A Bridge Too Far The Staten Island Hudson-Bergen Light Rail Missed Connection
Journal of Public Transportation, Vol. 16, No. 3 – 2013
Few urban areas are as economically and socially integrated as the New York City borough of Staten Island and the New Jersey communities of Bayonne and Jersey City just across the Hudson River. These strong links are illustrated by travel patterns across a north-south corridor from Staten Island up into Bayonne. Yet transit planning and development policy and implementation has been radically different in the two areas, with slow and, right now, stunted development of transit in Staten Island, New York City, as contrasted with the muscular and systematic approach taken in Bayonne and Jersey City, in New Jersey. This paper analyzes the links between the two areas, describes the different transit policies taken there, assesses the outcomes of these different policies and offers suggestions for ways in which transit and development links could be improved, in particular an extension of the Hudson-Bergen Light Rail (HBLR) into Staten Island. The paper also discusses the interim use of buses as a pre-development phase for LRT or BRT, focusing on the relatively new S89 route in Staten Island that now links directly to the HBLR and which immediately attracted strong ridership.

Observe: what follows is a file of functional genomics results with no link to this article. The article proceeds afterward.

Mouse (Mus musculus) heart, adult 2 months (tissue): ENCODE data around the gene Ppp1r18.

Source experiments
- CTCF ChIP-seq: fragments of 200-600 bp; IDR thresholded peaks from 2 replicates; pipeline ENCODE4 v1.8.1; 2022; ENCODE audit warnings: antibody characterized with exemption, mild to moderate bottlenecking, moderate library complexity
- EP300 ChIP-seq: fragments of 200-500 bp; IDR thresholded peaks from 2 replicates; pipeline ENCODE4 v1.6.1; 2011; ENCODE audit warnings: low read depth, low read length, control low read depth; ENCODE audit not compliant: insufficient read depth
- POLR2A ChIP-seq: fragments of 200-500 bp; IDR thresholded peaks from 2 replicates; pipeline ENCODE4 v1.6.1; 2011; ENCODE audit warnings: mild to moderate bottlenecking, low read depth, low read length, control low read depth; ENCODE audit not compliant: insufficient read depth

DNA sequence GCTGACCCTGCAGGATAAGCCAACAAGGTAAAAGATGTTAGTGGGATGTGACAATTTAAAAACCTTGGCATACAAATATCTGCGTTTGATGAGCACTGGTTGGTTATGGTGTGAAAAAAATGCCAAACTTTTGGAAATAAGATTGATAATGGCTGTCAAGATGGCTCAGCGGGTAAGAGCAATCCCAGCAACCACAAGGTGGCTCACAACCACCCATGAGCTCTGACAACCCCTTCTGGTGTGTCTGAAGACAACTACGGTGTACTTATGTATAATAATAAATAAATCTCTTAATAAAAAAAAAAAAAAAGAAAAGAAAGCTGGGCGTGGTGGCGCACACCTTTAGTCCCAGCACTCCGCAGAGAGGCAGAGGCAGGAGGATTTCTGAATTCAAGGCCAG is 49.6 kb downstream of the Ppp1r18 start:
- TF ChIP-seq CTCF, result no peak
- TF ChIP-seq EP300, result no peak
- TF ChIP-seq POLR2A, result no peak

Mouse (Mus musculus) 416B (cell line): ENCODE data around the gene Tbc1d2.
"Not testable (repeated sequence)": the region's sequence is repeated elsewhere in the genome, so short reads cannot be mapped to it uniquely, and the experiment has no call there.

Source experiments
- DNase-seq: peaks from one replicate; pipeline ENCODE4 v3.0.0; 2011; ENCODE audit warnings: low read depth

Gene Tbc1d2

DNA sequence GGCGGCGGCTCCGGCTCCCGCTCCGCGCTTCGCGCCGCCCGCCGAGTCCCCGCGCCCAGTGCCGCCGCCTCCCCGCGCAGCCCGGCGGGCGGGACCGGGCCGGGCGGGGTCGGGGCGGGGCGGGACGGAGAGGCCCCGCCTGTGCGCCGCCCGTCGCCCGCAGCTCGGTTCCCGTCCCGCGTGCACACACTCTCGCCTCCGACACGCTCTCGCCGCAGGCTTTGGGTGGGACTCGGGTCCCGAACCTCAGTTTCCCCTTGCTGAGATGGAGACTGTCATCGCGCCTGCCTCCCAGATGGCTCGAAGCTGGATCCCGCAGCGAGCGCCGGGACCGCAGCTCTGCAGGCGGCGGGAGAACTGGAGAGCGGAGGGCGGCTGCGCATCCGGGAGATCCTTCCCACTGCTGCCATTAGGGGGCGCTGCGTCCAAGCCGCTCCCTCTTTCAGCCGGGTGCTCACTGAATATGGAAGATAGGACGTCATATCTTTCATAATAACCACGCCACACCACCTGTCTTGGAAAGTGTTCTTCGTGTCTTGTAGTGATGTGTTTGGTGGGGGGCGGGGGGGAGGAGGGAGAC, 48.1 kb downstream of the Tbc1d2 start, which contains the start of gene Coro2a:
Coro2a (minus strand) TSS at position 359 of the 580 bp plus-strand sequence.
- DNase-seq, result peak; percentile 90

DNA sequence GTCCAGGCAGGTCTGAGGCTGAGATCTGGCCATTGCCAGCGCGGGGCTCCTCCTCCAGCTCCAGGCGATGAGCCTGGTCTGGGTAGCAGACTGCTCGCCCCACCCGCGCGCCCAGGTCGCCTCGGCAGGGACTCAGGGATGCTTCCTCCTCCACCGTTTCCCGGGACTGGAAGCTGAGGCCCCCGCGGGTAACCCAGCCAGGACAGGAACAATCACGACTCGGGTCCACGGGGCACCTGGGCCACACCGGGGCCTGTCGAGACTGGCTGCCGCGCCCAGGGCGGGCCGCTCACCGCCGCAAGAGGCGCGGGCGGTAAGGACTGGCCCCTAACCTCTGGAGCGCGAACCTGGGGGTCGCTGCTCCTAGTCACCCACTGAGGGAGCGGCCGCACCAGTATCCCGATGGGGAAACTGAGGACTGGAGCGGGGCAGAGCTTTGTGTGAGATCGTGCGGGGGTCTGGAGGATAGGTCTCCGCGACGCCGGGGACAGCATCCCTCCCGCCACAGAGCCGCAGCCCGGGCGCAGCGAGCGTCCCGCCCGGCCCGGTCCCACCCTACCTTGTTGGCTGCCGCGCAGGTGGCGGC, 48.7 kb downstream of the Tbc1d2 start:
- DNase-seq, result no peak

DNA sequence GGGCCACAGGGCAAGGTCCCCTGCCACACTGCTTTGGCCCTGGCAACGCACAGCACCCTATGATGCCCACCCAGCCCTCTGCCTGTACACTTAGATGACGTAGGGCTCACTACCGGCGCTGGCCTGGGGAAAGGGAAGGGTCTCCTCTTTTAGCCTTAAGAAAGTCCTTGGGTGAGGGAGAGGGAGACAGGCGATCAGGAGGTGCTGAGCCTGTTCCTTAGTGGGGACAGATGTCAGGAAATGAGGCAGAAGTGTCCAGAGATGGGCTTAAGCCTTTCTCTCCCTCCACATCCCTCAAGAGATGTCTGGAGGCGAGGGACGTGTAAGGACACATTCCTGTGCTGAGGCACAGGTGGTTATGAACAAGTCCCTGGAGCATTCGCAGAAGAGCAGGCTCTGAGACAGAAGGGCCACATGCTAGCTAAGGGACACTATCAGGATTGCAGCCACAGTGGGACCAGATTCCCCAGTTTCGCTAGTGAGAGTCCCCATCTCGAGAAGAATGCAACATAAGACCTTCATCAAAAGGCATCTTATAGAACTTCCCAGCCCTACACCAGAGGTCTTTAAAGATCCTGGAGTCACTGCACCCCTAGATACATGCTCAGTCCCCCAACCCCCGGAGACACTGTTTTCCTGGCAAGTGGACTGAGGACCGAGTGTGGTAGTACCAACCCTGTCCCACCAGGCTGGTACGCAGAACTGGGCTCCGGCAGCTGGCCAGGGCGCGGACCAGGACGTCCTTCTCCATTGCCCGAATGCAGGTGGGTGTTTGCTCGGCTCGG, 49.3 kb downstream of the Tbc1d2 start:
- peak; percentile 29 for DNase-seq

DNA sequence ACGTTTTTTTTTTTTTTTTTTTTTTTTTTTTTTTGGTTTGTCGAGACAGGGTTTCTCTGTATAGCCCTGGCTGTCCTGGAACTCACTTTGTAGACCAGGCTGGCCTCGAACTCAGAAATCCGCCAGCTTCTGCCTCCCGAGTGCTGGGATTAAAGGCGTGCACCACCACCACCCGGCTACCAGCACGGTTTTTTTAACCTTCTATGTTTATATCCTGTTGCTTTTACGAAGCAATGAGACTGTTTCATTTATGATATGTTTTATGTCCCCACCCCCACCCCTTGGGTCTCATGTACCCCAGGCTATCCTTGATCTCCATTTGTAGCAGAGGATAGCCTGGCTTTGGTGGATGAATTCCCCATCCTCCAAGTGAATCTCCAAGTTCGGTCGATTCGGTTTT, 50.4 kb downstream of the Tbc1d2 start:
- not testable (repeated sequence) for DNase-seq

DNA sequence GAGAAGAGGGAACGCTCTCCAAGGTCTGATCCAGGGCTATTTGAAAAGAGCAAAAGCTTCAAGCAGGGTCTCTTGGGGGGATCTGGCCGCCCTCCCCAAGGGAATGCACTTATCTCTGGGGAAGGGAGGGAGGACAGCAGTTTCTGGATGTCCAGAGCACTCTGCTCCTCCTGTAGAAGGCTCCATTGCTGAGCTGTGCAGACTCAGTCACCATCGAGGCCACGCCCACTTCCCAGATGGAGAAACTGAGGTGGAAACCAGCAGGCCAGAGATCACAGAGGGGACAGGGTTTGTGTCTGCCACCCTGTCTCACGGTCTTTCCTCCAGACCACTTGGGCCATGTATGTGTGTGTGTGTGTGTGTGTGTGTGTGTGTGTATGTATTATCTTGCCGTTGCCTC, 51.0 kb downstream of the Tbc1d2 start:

This study evaluates the economic impact of visitors to commercial districts in New York City that had car parking converted to bike-share parking. The authors examined both reported usage patterns of bike share stations in 7 neighborhoods in New York City and compared the shopping activity that is related to automobile usage and bike share activity. Shopping and consumption behavior is compared to four sites that are currently not served by bike share.
Toll Burden in the New York Metropolitan Region Social Equity and Measures of Burden
Working Paper – 2010
Results Not Guaranteed: A Tale of Road Pricing in New York and London
Journal of Urban Technology – 2009
Measuring the Equity Burden in Public Service Provision: The Case of New Jersey Toll Roads
Economic Papers Vol. 27 No. 4 – December 2008
Economic theory recognises equity dimensions of social welfare as well as efficiency issues. This paper examines three measures of equity: horizontal, vertical and locational; analysing data from the toll collections on the New Jersey Turnpike and Garden State Parkway. Policy implications are provided.
Tomorrow’s Transit: New Mobility for the Region’s Urban Core
Regional Plan Association, NY, NJ, CT – October 2008
Outerbridge Traffic Flow Modeling, 2006
The Inefficiency of Toll Collection as a Means of Taxation: Evidence from the Garden State Parkway
Transportation Quarterly, Vol. 57, No. 3 – Summer 2003